It’s no secret that businesses worldwide have been severely impacted by the Covid-19 pandemic, and that insurers globally are continuing to assess individual business interruption (BI) claims, with many reports having surfaced of insurers disputing the validity of claims. Many of these have since been taken up by High Courts, which often ruled in the favour of businesses.
In a report titled An Investigation into the Insurability of Pandemic Risk, the Geneva Association wrote: “Insurers would have to collect premiums for 150 years in order to absorb the estimated US$4.5 trillion global output loss inflicted by Covid-19 and its handling in 2020.”
Even the size of the entire global property & casualty insurance industry, which amounts to $1.6 trillion in premiums, is eclipsed by the economic damage from the pandemic, the report says.
P&C insurers never intended to cover the risk
“In order to cover the total cost, all P&C insurers worldwide would have to collect premiums across all lines of business for almost three years, with no money left for covering private homes and vehicles, injured workers and numerous liability exposures,” the report read. “Therefore, P&C insurers have typically applied strict exclusions on pandemic business continuity risk and never intended to cover it.”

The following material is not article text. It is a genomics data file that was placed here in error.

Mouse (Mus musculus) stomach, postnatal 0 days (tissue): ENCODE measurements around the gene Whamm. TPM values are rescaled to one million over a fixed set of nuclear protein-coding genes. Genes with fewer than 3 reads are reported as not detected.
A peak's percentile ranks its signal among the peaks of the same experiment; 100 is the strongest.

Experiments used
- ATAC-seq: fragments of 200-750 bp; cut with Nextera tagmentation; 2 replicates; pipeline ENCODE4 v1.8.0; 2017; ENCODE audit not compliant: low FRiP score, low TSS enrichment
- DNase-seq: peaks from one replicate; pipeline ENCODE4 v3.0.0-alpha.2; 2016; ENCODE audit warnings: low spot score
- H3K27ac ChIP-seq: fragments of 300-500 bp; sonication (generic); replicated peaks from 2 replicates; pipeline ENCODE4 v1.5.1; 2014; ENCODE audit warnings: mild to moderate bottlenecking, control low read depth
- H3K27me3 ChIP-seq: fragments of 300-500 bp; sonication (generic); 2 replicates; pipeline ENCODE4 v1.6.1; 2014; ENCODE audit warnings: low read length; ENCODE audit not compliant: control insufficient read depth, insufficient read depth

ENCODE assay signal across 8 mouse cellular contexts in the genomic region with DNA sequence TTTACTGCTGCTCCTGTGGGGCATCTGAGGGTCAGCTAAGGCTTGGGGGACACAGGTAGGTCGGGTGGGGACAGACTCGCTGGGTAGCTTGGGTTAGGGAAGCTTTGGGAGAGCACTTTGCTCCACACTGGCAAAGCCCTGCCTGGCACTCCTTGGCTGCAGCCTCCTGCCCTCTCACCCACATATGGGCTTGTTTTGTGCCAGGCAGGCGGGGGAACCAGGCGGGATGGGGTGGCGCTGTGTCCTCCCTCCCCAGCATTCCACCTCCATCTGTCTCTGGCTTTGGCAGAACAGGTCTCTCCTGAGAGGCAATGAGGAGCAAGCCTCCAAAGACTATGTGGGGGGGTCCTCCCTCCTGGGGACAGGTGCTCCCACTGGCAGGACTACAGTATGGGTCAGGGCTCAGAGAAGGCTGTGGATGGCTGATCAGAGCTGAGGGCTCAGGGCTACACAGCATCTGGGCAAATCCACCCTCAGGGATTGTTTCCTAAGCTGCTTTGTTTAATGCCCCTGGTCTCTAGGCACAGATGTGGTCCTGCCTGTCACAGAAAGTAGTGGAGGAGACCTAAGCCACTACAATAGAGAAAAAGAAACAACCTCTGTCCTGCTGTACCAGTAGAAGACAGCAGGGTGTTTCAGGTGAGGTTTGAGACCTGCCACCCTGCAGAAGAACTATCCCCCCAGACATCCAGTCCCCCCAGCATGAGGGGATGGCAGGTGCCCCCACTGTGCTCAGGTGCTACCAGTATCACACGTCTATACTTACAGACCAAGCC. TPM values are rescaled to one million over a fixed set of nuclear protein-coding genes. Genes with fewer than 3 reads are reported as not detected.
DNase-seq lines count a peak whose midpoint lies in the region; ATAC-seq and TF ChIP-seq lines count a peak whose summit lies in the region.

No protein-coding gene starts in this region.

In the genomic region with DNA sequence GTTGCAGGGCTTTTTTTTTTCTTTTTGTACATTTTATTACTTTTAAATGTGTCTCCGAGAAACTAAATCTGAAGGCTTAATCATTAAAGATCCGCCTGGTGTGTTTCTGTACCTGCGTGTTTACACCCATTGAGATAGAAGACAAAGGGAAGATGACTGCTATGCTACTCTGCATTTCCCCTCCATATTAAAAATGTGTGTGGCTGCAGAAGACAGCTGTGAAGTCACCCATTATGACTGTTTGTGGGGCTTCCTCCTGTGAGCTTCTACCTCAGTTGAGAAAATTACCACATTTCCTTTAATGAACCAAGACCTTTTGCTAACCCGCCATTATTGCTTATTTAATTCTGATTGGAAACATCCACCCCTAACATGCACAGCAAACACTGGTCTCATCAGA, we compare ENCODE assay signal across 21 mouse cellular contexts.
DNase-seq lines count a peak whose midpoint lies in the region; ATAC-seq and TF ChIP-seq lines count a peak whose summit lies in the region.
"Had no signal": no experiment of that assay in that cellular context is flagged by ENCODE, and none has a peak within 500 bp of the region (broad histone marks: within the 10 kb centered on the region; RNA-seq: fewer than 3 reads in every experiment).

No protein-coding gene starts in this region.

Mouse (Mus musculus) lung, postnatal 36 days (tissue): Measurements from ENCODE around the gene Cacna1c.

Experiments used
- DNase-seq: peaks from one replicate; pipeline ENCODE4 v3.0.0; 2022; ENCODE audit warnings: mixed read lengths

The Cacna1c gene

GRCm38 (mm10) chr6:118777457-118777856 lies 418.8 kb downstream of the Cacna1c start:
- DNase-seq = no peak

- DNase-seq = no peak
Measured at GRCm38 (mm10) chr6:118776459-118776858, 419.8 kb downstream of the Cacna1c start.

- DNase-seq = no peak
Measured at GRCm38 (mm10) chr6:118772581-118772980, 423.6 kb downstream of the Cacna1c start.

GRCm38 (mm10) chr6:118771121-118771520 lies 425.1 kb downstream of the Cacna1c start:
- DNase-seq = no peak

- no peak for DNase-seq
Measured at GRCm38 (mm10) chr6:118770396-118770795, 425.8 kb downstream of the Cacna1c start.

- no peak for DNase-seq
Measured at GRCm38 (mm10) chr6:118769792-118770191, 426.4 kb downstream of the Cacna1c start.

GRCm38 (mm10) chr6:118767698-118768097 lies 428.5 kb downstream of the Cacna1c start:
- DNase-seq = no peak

Government-insurance partnerships needed
“Pandemic-induced business losses defy basic, widely-accepted criteria for insurability. Unlike risks like natural catastrophes, they occur on a global scale and are not diversifiable,” reasoned lead author, Kai-Uwe Schanz, report Lead Author. “Governments and insurers urgently need to figure out the right partnership modalities to prepare for – and respond to – extreme risks like pandemics.”
Schanz is not the first to make this observation. In early October, Swiss Re’s Head of Middle East and Africa said much the same.